Urban Extension in Calabar: A Remotely Sensed Assessment

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Vincent Otese Awhen
Chukwudi Gbadebo Njoku
Eno Ibiang Itobo


Urban places in the developing world like their advanced counterparts are experiencing unprecedented extensions, although mostly in an uncontrolled manner. Calabar is no exception to such urban extension, with notable sprawl especially with increased densification within the city and expansion along the fringes. This study aimed at assessing landuse/ land-cover (LULC) changes in Calabar between the year 2000 and 2018. 30 m Landsat imageries of both years were acquired from the Landlook platform. The imageries were subjected to the unsupervised classification process using the Iso Cluster and Maximum Likelihood Classification tools. Measurements were done on the raster outputs to allow for a comparison of the LULC statistics which assisted in identifying the rate of urban extension in Calabar over the period. Results showed that in the year 2000, out of the total 164.3 square kilometers (sqkm) covered by the city, the extent of urban built-up was 28.7 sqkm and 62.2 sqkm for green areas. However, in the year 2018, the urban built-up area increased to 44.8 sqm and green areas witnessed a reduction to 52.7 sqkm.  Wet lands also reduced in the area by 5.2 sqkm. Likewise, built up areas had a percentage change rate of 56.10 while green areas and wet lands had -15.27 and -9.3 percent change rates respectively. The spate of urban extension and encroachment into green areas and wet lands in Calabar is obvious and inevitable. It is thus necessary that measures be taken by relevant government agencies to monitor and manage the urban extension, such that the development is organized and sustainable.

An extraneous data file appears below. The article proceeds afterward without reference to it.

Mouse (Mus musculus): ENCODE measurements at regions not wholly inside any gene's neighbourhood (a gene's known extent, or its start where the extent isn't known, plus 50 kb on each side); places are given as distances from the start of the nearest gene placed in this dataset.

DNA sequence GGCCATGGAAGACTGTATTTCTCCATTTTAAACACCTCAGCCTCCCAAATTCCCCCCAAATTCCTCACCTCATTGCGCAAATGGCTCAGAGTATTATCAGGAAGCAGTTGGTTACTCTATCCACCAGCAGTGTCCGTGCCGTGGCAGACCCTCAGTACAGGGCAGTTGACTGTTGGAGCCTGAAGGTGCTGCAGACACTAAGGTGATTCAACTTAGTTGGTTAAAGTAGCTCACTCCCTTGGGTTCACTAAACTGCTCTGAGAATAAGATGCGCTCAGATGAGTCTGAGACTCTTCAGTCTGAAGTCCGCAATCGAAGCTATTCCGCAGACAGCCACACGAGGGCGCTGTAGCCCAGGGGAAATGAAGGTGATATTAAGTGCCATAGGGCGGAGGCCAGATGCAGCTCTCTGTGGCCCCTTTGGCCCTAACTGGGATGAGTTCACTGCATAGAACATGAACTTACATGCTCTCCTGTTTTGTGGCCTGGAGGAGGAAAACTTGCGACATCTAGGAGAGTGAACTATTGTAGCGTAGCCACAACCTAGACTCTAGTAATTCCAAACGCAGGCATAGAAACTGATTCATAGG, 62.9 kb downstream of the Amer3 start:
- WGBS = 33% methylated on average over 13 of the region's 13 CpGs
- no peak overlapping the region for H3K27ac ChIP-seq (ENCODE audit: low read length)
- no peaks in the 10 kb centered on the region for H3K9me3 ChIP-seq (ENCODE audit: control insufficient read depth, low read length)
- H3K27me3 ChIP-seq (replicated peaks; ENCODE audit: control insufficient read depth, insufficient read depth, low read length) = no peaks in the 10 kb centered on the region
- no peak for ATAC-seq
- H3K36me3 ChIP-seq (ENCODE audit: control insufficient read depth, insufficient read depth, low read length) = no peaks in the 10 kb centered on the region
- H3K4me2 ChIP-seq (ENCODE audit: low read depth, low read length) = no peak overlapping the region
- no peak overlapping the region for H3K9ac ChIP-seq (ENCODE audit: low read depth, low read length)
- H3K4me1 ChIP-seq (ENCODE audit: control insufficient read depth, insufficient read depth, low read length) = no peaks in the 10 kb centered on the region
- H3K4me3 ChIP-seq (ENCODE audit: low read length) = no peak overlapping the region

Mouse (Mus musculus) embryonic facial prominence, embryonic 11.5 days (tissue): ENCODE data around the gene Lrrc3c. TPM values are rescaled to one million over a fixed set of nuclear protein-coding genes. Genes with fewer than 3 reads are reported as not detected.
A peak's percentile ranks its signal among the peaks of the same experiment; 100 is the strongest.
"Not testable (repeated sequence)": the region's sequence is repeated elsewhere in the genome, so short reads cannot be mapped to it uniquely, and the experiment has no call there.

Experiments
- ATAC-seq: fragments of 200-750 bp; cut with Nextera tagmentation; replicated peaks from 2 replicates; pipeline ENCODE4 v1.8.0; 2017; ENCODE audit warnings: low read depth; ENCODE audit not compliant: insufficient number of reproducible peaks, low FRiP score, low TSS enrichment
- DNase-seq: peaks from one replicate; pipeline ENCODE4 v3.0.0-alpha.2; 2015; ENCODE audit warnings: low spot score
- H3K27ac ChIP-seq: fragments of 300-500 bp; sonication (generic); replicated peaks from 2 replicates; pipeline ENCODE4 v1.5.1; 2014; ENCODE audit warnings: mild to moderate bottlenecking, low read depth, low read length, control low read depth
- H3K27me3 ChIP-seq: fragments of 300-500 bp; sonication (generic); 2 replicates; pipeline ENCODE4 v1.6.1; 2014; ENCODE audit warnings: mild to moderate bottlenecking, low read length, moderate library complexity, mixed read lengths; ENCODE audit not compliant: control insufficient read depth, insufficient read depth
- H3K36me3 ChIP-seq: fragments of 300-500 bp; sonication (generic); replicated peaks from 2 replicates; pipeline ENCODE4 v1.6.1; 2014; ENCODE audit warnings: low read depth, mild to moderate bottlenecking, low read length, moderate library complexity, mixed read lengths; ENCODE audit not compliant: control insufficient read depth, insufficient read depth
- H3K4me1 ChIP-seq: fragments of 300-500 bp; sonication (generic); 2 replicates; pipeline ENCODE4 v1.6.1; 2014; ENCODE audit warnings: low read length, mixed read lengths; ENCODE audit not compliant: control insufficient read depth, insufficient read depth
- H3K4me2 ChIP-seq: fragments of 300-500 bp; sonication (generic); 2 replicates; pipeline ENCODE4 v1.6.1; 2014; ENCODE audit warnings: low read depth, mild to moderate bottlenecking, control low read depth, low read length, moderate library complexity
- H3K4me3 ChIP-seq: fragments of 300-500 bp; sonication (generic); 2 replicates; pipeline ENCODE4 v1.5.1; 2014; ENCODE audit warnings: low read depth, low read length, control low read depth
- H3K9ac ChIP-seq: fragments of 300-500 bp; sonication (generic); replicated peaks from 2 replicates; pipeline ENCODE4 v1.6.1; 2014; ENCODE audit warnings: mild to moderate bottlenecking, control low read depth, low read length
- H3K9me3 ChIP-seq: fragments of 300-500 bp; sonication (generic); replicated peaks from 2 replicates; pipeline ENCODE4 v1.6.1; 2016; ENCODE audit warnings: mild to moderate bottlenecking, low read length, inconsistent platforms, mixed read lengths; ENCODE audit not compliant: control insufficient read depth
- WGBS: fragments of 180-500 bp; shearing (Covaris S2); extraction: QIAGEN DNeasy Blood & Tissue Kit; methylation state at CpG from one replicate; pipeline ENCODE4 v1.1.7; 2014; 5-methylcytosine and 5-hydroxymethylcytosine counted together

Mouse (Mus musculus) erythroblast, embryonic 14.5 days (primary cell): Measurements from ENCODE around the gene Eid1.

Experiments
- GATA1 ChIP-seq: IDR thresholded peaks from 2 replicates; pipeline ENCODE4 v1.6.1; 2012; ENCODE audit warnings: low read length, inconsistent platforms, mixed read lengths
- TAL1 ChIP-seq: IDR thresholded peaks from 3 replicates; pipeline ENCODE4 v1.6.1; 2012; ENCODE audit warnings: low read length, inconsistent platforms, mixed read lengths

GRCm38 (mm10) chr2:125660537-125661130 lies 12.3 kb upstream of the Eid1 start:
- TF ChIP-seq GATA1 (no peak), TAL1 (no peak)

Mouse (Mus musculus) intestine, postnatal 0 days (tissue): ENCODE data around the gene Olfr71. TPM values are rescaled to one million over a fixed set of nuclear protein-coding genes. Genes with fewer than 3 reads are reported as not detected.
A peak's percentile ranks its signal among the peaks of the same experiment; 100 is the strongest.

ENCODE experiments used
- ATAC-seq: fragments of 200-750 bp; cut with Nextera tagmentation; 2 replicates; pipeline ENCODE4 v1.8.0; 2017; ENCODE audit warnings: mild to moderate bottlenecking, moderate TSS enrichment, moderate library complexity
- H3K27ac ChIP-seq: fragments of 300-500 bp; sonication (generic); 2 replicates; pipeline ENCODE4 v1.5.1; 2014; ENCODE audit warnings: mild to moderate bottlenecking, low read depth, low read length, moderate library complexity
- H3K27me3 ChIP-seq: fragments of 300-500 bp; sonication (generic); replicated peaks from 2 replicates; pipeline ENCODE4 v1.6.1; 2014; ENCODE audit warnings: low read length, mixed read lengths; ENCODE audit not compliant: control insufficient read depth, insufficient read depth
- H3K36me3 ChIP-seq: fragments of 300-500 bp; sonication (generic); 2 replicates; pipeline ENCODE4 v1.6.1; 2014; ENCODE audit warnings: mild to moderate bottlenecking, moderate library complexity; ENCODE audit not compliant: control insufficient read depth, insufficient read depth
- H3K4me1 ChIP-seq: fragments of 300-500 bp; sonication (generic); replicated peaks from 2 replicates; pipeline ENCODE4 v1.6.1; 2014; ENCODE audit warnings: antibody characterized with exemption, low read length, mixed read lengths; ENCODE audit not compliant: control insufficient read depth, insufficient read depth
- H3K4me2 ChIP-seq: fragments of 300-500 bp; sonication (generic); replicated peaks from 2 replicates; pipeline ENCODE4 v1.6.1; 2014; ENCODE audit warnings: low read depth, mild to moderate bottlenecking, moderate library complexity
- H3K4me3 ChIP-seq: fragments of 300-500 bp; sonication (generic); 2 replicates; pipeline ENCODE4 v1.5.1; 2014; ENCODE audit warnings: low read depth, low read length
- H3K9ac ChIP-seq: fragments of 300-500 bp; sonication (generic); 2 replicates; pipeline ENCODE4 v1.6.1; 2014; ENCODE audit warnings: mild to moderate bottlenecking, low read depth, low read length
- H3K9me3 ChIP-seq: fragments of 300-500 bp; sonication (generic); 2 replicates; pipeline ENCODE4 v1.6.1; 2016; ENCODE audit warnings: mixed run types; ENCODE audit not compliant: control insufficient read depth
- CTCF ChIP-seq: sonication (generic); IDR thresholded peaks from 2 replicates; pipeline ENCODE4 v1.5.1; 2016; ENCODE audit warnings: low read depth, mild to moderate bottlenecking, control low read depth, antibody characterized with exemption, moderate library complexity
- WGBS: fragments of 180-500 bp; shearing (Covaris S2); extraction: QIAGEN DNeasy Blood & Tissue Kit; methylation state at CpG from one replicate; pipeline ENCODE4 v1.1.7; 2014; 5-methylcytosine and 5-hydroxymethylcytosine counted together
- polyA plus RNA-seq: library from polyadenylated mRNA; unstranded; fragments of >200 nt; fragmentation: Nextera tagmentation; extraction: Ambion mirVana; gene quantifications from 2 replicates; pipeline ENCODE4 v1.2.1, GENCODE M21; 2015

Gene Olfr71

Urban extension, landuse, land-cover, geographic information systems, remote sensing, Calabar

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How to Cite
Awhen, V., Njoku, C., & Itobo, E. (2018). Urban Extension in Calabar: A Remotely Sensed Assessment. Journal of Geography, Environment and Earth Science International, 17(4), 1-8. https://doi.org/10.9734/JGEESI/2018/42842
Original Research Article